So this was written by an accountant for accountants? Well - This accountant does not understand it! Couple of questions eg was the tubing exported to the UAE at the end of the day? In simple terms (please)if VAT was paid on full price to VPS and recovered at full price by the two intermedaries how might the VATman be out of pocket?

Who wrote this?

Ardeninian | | Permalink

I'm sorry, but this is appallingly written - it looks like rough notes someone's jotted down in a hurry. It certainly doesn't do a good job of explaining the cases. Perhaps an AWeb staffer could try to rewrite this in English?

Suspicious    1 thanks

geoff_payne | | Permalink

I would guess that a uniformed undercover officer is a bit of a paradox!

Rachael_Power's picture

Hi Bluskies and Ardeninian, I    1 thanks

Rachael_Power | | Permalink

Hi Bluskies and Ardeninian, I'm not an accountant but I did write this. I'm sorry you think it's badly written, it is based on two quite lengthy court transcripts. 

I will attempt to verify some of the points or re-write some of the paragraphs. In future if you have queries or questions like that feel free to private message me or email editor@accountingweb.co.uk.

Thanks!

Nick Graves's picture

So...    1 thanks

Nick Graves | | Permalink

Ungar was over Oveur, but I was under Dunn?

My advice to the writer is to start from the beginning...

JDBENJAMIN | | Permalink

...and describe exactly what HMRC alleged was happening in a logical order. Then we might be able to male sense of it. Also what's a 'uniformed undercover officer'?!!

Re write

AndrewV12 | | Permalink

Hi Rachael

I think you wrote it okay, its just a very complicated,  unusual, one off, some say un-believable case easy to summarise.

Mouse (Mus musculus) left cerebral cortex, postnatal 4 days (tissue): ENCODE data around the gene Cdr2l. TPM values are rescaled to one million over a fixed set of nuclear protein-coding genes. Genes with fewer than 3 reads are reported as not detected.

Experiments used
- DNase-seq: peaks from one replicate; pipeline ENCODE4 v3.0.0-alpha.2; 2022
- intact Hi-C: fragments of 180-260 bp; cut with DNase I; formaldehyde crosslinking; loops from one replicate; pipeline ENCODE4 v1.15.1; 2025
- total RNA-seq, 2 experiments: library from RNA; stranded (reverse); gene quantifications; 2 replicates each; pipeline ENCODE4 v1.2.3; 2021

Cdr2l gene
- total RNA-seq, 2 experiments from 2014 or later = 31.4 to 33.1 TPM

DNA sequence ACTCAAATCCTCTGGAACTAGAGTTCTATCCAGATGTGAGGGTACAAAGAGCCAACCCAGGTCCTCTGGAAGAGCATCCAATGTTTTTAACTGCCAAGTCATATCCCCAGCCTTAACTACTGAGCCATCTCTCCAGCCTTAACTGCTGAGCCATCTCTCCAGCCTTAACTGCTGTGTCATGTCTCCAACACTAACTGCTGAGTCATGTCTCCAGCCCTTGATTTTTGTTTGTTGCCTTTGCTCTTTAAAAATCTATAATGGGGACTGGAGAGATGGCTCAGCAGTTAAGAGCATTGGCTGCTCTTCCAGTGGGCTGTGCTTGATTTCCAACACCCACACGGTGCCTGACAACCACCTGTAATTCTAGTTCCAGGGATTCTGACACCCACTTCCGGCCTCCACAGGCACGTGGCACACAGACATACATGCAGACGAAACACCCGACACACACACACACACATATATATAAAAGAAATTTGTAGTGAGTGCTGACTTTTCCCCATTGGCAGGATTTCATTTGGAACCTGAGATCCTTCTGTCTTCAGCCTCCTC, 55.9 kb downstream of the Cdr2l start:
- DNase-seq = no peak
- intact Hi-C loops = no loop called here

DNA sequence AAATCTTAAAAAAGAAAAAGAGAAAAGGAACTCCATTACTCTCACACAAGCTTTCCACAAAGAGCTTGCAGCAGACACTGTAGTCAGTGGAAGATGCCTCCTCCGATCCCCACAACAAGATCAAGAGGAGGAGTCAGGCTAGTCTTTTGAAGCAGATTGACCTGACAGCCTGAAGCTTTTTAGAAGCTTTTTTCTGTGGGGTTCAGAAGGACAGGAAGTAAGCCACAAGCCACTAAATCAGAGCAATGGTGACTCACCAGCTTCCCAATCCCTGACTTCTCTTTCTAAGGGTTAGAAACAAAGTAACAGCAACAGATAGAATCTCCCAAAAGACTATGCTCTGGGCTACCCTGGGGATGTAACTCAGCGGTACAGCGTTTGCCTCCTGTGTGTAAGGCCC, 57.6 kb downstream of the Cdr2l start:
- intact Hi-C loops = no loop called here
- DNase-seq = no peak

cfield's picture

Bad spelling too

cfield | | Permalink

Was it gas meters or electricity meters they were selling at £1.45 per meter? I think you mean "metre" not "meter".

Honestly Rachael, that is terrible! Did they not teach you spelling at school? You did it twice in the same sentence so obviously not a typo.

And the officers could hardly have been undercover if they were in uniform, could they?

I know all this sounds a bit "picky" but it undermines the entire article when you make errors like that. Maybe you should ask someone to proof-read them in future.

cfield's picture

Sounds like they were a bit fortunate to me!

cfield | | Permalink

Getting back to the story itself, it sounds to me like these guys were extremely fortunate to get off those penalties, or not be serving a prison sentence even.

If HMRC are right that the price was vastly inflated, they must have known something was wrong. Presumably the sale was arranged at the same time as the purchase otherwise they wouldn't have entered into it. They must surely have known that their client and supplier were connected somehow, especially on those generous payment terms.

Langhorne knew Thompson and Kappler were associates but not that Kappler was involved in this scam. Or at least he says he didn't know. I wonder if the police have been involved in this case yet and investigated the background of these 2 gentlemen, including all their e-mail and mobile phone records.

We can only hope HMRC have "wised up" to these carousel frauds since this case occured in 2005 and don't entertain large input tax claims until they are sure the VAT was originally paid in the first place.

Rachael_Power's picture

Cfield, I do apologise for

Rachael_Power | | Permalink

Cfield, I do apologise for the 'meter' spelling error (which was a genuine error on my part). 

While I really appreciate you flagging up errors in my copy, if you do have complaints in future I would be grateful if you could please email them to editor@accountingweb.co.uk so my editors and I can address any issues there are.

All of my articles are proof read by before publishing.

Rachael, read your last sentence again...

JDBENJAMIN | | Permalink

...I assume that wasn't proof read!

lindaluvdup's picture

JDBENJAMIN    2 thanks

lindaluvdup | | Permalink

Unnecessary. Surely, we're all agreed on a common cause here and should support each other.

Constructive criticism is good, anything else is a waste of time unless it's  truly good humoured joke. Also, I think it was really decent of Rachael not to criticise your initial two line comment for the same reason - unless it really is possible to "male sense out of it". Personally, I'd rather try to make sense out of it!

P.S. please don't bother notifying me about my spelling mistakes etc. I couldn't care less!